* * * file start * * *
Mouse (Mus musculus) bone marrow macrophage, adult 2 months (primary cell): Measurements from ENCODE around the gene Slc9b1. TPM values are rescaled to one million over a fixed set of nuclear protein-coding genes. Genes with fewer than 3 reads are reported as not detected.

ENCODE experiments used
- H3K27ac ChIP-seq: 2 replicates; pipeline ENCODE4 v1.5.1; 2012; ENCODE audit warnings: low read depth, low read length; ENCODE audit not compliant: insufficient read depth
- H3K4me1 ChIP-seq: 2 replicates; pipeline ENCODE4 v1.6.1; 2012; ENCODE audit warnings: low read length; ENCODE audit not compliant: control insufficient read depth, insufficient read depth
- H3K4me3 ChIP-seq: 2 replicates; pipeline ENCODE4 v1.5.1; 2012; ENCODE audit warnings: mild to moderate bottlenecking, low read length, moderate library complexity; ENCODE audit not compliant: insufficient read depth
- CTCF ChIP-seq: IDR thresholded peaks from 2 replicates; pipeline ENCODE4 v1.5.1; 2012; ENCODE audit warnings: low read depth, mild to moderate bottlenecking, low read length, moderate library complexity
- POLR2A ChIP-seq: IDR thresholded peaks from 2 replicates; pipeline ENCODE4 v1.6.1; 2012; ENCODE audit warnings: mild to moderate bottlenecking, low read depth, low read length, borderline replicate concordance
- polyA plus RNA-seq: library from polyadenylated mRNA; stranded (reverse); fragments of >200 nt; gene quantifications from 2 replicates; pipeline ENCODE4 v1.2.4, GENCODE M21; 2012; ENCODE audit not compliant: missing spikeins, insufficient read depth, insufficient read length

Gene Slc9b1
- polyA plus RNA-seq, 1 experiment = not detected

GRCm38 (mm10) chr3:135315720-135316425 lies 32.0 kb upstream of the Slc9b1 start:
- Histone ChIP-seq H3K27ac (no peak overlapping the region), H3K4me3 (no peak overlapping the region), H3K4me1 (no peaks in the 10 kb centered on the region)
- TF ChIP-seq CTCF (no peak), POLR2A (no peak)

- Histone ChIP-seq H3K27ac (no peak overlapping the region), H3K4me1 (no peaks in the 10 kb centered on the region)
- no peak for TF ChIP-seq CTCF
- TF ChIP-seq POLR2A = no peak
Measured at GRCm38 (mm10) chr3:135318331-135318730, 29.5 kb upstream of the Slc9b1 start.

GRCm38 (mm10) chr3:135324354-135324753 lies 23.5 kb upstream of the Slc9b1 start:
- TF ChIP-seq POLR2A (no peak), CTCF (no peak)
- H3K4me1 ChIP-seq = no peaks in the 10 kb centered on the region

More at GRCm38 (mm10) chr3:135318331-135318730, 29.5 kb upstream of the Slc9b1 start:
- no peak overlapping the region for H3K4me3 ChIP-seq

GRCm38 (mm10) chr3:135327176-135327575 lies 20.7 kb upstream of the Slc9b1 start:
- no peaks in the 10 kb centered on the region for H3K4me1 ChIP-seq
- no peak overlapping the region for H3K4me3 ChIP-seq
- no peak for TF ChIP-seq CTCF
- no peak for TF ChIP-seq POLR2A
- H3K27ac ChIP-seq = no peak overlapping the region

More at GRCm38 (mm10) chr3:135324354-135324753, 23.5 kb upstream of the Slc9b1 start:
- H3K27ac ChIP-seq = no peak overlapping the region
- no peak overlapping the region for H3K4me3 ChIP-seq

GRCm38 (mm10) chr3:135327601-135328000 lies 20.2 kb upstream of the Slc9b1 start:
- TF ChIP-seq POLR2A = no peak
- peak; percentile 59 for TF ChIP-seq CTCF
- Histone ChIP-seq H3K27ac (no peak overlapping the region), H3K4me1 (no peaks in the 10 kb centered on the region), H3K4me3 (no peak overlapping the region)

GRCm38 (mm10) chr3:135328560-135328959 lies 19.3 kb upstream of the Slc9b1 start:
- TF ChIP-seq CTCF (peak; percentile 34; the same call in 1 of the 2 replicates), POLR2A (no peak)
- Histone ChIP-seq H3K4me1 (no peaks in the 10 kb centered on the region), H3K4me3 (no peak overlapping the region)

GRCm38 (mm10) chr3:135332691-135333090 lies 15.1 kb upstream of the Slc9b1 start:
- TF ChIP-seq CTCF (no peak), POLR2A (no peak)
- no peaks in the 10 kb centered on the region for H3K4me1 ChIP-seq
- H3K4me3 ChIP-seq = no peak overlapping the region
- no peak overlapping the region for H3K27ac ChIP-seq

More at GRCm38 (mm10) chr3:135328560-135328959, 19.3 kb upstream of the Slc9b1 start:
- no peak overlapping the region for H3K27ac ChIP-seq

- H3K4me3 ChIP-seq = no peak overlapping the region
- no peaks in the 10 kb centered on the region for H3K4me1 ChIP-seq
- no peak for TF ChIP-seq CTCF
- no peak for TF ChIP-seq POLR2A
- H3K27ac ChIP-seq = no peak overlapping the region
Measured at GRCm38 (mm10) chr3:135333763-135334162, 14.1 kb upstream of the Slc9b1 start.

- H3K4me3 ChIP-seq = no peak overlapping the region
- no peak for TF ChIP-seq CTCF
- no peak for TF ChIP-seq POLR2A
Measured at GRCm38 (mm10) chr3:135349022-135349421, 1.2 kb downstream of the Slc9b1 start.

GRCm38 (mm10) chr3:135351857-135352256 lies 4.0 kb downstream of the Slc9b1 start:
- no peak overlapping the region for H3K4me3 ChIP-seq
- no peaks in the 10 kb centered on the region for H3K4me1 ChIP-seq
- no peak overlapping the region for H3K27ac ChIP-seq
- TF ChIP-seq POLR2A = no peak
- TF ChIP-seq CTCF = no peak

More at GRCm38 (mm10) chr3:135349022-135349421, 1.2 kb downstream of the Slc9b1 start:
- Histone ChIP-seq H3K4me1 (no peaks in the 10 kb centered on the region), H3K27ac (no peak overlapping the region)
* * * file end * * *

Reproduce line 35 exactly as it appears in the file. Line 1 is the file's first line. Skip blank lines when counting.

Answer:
- Histone ChIP-seq H3K27ac (no peak overlapping the region), H3K4me1 (no peaks in the 10 kb centered on the region), H3K4me3 (no peak overlapping the region)